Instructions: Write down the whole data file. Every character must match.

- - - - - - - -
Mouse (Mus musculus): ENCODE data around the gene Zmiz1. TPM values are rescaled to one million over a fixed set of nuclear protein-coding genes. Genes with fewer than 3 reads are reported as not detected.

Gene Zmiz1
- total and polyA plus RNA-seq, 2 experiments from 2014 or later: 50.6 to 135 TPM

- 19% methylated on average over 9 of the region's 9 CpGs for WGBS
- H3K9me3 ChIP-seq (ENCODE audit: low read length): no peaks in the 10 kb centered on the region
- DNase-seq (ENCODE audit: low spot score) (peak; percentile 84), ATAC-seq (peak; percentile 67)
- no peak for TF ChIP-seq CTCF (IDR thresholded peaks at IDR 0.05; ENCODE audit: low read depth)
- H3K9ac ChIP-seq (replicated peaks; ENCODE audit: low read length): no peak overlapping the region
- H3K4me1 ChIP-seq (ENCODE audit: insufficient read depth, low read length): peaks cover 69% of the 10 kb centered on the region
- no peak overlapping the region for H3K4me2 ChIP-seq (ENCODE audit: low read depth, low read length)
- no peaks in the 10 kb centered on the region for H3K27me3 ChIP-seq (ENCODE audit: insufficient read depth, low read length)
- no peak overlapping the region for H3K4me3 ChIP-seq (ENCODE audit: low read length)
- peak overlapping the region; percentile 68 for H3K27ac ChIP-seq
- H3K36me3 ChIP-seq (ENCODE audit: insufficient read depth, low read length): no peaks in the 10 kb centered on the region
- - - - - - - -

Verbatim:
Mouse (Mus musculus): ENCODE data around the gene Zmiz1. TPM values are rescaled to one million over a fixed set of nuclear protein-coding genes. Genes with fewer than 3 reads are reported as not detected.

Gene Zmiz1
- total and polyA plus RNA-seq, 2 experiments from 2014 or later: 50.6 to 135 TPM

- 19% methylated on average over 9 of the region's 9 CpGs for WGBS
- H3K9me3 ChIP-seq (ENCODE audit: low read length): no peaks in the 10 kb centered on the region
- DNase-seq (ENCODE audit: low spot score) (peak; percentile 84), ATAC-seq (peak; percentile 67)
- no peak for TF ChIP-seq CTCF (IDR thresholded peaks at IDR 0.05; ENCODE audit: low read depth)
- H3K9ac ChIP-seq (replicated peaks; ENCODE audit: low read length): no peak overlapping the region
- H3K4me1 ChIP-seq (ENCODE audit: insufficient read depth, low read length): peaks cover 69% of the 10 kb centered on the region
- no peak overlapping the region for H3K4me2 ChIP-seq (ENCODE audit: low read depth, low read length)
- no peaks in the 10 kb centered on the region for H3K27me3 ChIP-seq (ENCODE audit: insufficient read depth, low read length)
- no peak overlapping the region for H3K4me3 ChIP-seq (ENCODE audit: low read length)
- peak overlapping the region; percentile 68 for H3K27ac ChIP-seq
- H3K36me3 ChIP-seq (ENCODE audit: insufficient read depth, low read length): no peaks in the 10 kb centered on the region